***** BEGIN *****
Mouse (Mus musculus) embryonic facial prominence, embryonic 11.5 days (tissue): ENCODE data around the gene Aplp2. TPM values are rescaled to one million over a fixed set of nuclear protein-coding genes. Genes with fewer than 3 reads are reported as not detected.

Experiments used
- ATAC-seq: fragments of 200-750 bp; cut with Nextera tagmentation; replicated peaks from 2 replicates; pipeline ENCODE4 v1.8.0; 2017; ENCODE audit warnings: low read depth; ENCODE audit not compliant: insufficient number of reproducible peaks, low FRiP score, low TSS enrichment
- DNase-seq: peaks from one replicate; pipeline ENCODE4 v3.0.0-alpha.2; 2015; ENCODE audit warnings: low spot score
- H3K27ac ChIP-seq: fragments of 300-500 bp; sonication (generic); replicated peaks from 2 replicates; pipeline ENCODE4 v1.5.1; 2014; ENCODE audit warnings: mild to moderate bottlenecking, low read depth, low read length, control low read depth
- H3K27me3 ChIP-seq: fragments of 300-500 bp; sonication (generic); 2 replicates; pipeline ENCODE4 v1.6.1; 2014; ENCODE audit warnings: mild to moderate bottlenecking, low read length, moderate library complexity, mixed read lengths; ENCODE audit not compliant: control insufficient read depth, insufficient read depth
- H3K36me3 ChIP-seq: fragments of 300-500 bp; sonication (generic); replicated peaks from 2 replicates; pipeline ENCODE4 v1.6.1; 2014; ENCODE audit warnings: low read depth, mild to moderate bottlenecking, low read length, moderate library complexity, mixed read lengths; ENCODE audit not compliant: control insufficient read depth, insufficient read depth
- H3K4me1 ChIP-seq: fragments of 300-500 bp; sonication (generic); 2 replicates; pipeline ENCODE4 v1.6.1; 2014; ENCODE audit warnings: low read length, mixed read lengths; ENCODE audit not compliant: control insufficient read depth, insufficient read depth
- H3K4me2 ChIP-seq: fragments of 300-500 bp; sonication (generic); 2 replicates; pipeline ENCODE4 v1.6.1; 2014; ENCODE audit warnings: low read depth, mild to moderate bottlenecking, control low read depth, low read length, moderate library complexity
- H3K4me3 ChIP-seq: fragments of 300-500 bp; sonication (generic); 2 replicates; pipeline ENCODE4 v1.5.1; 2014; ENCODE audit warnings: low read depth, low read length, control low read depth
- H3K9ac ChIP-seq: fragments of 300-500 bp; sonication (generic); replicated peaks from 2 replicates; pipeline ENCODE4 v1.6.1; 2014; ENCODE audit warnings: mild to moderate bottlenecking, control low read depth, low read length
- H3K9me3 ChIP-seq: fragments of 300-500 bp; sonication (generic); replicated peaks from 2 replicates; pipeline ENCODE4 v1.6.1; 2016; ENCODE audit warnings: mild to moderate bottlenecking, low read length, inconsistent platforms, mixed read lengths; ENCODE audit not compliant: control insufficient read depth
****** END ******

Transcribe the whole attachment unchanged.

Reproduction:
Mouse (Mus musculus) embryonic facial prominence, embryonic 11.5 days (tissue): ENCODE data around the gene Aplp2. TPM values are rescaled to one million over a fixed set of nuclear protein-coding genes. Genes with fewer than 3 reads are reported as not detected.

Experiments used
- ATAC-seq: fragments of 200-750 bp; cut with Nextera tagmentation; replicated peaks from 2 replicates; pipeline ENCODE4 v1.8.0; 2017; ENCODE audit warnings: low read depth; ENCODE audit not compliant: insufficient number of reproducible peaks, low FRiP score, low TSS enrichment
- DNase-seq: peaks from one replicate; pipeline ENCODE4 v3.0.0-alpha.2; 2015; ENCODE audit warnings: low spot score
- H3K27ac ChIP-seq: fragments of 300-500 bp; sonication (generic); replicated peaks from 2 replicates; pipeline ENCODE4 v1.5.1; 2014; ENCODE audit warnings: mild to moderate bottlenecking, low read depth, low read length, control low read depth
- H3K27me3 ChIP-seq: fragments of 300-500 bp; sonication (generic); 2 replicates; pipeline ENCODE4 v1.6.1; 2014; ENCODE audit warnings: mild to moderate bottlenecking, low read length, moderate library complexity, mixed read lengths; ENCODE audit not compliant: control insufficient read depth, insufficient read depth
- H3K36me3 ChIP-seq: fragments of 300-500 bp; sonication (generic); replicated peaks from 2 replicates; pipeline ENCODE4 v1.6.1; 2014; ENCODE audit warnings: low read depth, mild to moderate bottlenecking, low read length, moderate library complexity, mixed read lengths; ENCODE audit not compliant: control insufficient read depth, insufficient read depth
- H3K4me1 ChIP-seq: fragments of 300-500 bp; sonication (generic); 2 replicates; pipeline ENCODE4 v1.6.1; 2014; ENCODE audit warnings: low read length, mixed read lengths; ENCODE audit not compliant: control insufficient read depth, insufficient read depth
- H3K4me2 ChIP-seq: fragments of 300-500 bp; sonication (generic); 2 replicates; pipeline ENCODE4 v1.6.1; 2014; ENCODE audit warnings: low read depth, mild to moderate bottlenecking, control low read depth, low read length, moderate library complexity
- H3K4me3 ChIP-seq: fragments of 300-500 bp; sonication (generic); 2 replicates; pipeline ENCODE4 v1.5.1; 2014; ENCODE audit warnings: low read depth, low read length, control low read depth
- H3K9ac ChIP-seq: fragments of 300-500 bp; sonication (generic); replicated peaks from 2 replicates; pipeline ENCODE4 v1.6.1; 2014; ENCODE audit warnings: mild to moderate bottlenecking, control low read depth, low read length
- H3K9me3 ChIP-seq: fragments of 300-500 bp; sonication (generic); replicated peaks from 2 replicates; pipeline ENCODE4 v1.6.1; 2016; ENCODE audit warnings: mild to moderate bottlenecking, low read length, inconsistent platforms, mixed read lengths; ENCODE audit not compliant: control insufficient read depth